The Yamacraw were a Native American band that emerged in the early 18th century, occupying parts of what became Georgia, specifically along the bluffs near the mouth of the Savannah River where it enters the Atlantic Ocean. They were made up of Lower Creek and Yamasee, and kept independent for about 20 years before integrating again with the main part of the Lower Creek people. This area was later developed as the city of Savannah.
The Yamacraw tribe was formed in the late 1720s under the leadership of Tomochichi from some bands of Yamasee and Lower Creek people who had disagreed with the severing of friendship with the British during the Yamasee War of 1715. By 1728 the Yamacraw had settled along the Savannah River near its mouth. This was later developed as the present-day city of Savannah. In 1733 James Oglethorpe, interested in founding a colony at the site because of its strategic location on the water, negotiated with Tomochichi and the Yamacraw agreed to move their village upriver.
A mid-19th century history of Tomochichi noted dissension over the status of this name and people. Charles Colcock Jones wrote that the Creek did not acknowledge any people known as the Yamacraw. Also he said that neither the Maskoki (Muskogee) nor Yuchi dialects of the region used the "r" in such a way as in that name.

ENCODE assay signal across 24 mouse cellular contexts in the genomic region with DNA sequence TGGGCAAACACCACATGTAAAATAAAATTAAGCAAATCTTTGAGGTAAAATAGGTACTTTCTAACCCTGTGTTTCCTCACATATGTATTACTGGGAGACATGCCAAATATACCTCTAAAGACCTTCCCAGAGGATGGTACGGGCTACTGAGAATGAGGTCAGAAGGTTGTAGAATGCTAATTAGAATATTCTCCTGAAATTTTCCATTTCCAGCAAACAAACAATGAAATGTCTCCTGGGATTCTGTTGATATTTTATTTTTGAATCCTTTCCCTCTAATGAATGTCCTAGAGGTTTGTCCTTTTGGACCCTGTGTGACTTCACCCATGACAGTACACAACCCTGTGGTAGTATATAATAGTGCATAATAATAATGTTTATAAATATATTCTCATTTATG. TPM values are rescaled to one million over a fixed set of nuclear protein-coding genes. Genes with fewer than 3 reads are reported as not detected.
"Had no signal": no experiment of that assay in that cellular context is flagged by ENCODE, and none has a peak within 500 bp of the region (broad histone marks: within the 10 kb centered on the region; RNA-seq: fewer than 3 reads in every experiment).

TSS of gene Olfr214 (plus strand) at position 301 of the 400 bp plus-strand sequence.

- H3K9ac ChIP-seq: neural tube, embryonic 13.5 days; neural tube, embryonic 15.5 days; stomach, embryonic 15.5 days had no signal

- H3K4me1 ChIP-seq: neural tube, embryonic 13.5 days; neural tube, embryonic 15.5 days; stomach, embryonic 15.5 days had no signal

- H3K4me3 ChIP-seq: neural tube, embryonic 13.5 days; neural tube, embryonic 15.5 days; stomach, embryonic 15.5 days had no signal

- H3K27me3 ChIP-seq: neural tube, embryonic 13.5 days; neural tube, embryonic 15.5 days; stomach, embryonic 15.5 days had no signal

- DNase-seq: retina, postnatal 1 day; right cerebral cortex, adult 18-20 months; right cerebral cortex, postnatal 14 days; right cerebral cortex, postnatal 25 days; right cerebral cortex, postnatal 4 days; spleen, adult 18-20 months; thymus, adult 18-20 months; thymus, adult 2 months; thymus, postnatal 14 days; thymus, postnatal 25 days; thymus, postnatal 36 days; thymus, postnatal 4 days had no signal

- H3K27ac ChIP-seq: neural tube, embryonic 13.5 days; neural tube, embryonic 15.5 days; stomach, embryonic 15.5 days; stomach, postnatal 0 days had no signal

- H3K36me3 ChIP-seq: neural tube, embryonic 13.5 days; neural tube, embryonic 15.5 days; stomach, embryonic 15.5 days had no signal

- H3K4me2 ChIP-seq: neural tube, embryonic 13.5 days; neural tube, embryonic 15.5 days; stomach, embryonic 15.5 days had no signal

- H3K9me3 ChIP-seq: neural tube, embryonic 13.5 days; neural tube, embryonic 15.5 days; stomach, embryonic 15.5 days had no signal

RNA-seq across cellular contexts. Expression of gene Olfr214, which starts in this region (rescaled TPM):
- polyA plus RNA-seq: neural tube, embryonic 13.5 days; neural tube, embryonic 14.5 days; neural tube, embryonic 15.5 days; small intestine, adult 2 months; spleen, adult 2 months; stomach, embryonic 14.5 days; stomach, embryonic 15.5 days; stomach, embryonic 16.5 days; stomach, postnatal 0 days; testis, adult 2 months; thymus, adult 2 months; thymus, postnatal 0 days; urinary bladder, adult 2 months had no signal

- Yamacraw Indians, New Georgia Encyclopedia
- Jones, Charles Colcock. Historical Sketch of Tomo-chi-chi, Mico of the Yamacraws, Albany, NY: J. Munsell, 1868, at Internet Archive; reprint: Millwood, NY: Kraus Reprint, 1975
- David H. Corkran, The Creek Frontier, 1540-1783 (Norman: University of Oklahoma Press, ).
- John R. Swanton, Early History of the Creek Indians and Their Neighbors (Washington, D.C.: Government Printing Office, 1922; reprint, Gainesville: University Press of Florida, 1998).